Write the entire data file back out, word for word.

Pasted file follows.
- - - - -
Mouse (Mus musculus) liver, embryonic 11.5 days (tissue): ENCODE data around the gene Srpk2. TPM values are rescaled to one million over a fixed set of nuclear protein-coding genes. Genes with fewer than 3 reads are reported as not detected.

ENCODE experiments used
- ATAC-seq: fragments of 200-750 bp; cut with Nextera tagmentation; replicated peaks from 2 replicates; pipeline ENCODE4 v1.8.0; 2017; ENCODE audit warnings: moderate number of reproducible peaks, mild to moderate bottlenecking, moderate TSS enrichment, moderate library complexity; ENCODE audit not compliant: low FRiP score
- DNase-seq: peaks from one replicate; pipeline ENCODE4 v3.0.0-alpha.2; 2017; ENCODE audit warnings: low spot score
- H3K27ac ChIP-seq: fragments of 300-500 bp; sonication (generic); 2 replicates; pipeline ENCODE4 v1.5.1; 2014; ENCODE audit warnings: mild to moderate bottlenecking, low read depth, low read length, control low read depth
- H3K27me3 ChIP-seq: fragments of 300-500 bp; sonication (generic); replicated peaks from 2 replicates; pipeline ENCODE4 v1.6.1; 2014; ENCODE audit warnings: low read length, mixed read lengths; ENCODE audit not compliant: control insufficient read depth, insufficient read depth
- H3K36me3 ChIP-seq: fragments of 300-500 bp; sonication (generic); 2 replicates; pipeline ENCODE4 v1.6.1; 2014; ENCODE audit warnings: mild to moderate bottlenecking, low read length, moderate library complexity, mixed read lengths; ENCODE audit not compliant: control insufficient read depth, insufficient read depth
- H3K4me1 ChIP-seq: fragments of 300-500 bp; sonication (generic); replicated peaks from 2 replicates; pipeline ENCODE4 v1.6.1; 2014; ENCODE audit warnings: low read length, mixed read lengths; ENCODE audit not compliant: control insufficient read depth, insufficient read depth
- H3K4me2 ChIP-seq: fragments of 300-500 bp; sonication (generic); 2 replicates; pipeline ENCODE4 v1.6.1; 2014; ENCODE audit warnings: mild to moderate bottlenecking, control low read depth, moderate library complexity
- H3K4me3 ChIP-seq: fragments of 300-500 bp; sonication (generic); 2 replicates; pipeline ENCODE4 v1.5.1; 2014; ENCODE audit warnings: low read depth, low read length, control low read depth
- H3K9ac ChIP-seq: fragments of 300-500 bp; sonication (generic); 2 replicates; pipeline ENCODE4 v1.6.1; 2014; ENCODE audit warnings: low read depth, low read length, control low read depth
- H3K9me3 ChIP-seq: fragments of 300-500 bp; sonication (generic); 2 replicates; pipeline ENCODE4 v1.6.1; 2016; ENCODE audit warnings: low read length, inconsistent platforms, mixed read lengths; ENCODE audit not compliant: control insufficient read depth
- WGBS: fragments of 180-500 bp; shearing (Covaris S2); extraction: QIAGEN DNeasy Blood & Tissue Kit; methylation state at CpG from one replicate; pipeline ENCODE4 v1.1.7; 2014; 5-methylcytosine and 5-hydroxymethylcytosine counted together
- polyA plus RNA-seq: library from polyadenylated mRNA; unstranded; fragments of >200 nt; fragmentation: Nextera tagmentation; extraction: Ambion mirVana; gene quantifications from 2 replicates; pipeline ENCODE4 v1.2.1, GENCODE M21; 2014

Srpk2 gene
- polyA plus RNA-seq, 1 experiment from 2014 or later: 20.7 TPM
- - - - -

Mouse (Mus musculus) liver, embryonic 11.5 days (tissue): ENCODE data around the gene Srpk2. TPM values are rescaled to one million over a fixed set of nuclear protein-coding genes. Genes with fewer than 3 reads are reported as not detected.

ENCODE experiments used
- ATAC-seq: fragments of 200-750 bp; cut with Nextera tagmentation; replicated peaks from 2 replicates; pipeline ENCODE4 v1.8.0; 2017; ENCODE audit warnings: moderate number of reproducible peaks, mild to moderate bottlenecking, moderate TSS enrichment, moderate library complexity; ENCODE audit not compliant: low FRiP score
- DNase-seq: peaks from one replicate; pipeline ENCODE4 v3.0.0-alpha.2; 2017; ENCODE audit warnings: low spot score
- H3K27ac ChIP-seq: fragments of 300-500 bp; sonication (generic); 2 replicates; pipeline ENCODE4 v1.5.1; 2014; ENCODE audit warnings: mild to moderate bottlenecking, low read depth, low read length, control low read depth
- H3K27me3 ChIP-seq: fragments of 300-500 bp; sonication (generic); replicated peaks from 2 replicates; pipeline ENCODE4 v1.6.1; 2014; ENCODE audit warnings: low read length, mixed read lengths; ENCODE audit not compliant: control insufficient read depth, insufficient read depth
- H3K36me3 ChIP-seq: fragments of 300-500 bp; sonication (generic); 2 replicates; pipeline ENCODE4 v1.6.1; 2014; ENCODE audit warnings: mild to moderate bottlenecking, low read length, moderate library complexity, mixed read lengths; ENCODE audit not compliant: control insufficient read depth, insufficient read depth
- H3K4me1 ChIP-seq: fragments of 300-500 bp; sonication (generic); replicated peaks from 2 replicates; pipeline ENCODE4 v1.6.1; 2014; ENCODE audit warnings: low read length, mixed read lengths; ENCODE audit not compliant: control insufficient read depth, insufficient read depth
- H3K4me2 ChIP-seq: fragments of 300-500 bp; sonication (generic); 2 replicates; pipeline ENCODE4 v1.6.1; 2014; ENCODE audit warnings: mild to moderate bottlenecking, control low read depth, moderate library complexity
- H3K4me3 ChIP-seq: fragments of 300-500 bp; sonication (generic); 2 replicates; pipeline ENCODE4 v1.5.1; 2014; ENCODE audit warnings: low read depth, low read length, control low read depth
- H3K9ac ChIP-seq: fragments of 300-500 bp; sonication (generic); 2 replicates; pipeline ENCODE4 v1.6.1; 2014; ENCODE audit warnings: low read depth, low read length, control low read depth
- H3K9me3 ChIP-seq: fragments of 300-500 bp; sonication (generic); 2 replicates; pipeline ENCODE4 v1.6.1; 2016; ENCODE audit warnings: low read length, inconsistent platforms, mixed read lengths; ENCODE audit not compliant: control insufficient read depth
- WGBS: fragments of 180-500 bp; shearing (Covaris S2); extraction: QIAGEN DNeasy Blood & Tissue Kit; methylation state at CpG from one replicate; pipeline ENCODE4 v1.1.7; 2014; 5-methylcytosine and 5-hydroxymethylcytosine counted together
- polyA plus RNA-seq: library from polyadenylated mRNA; unstranded; fragments of >200 nt; fragmentation: Nextera tagmentation; extraction: Ambion mirVana; gene quantifications from 2 replicates; pipeline ENCODE4 v1.2.1, GENCODE M21; 2014

Srpk2 gene
- polyA plus RNA-seq, 1 experiment from 2014 or later: 20.7 TPM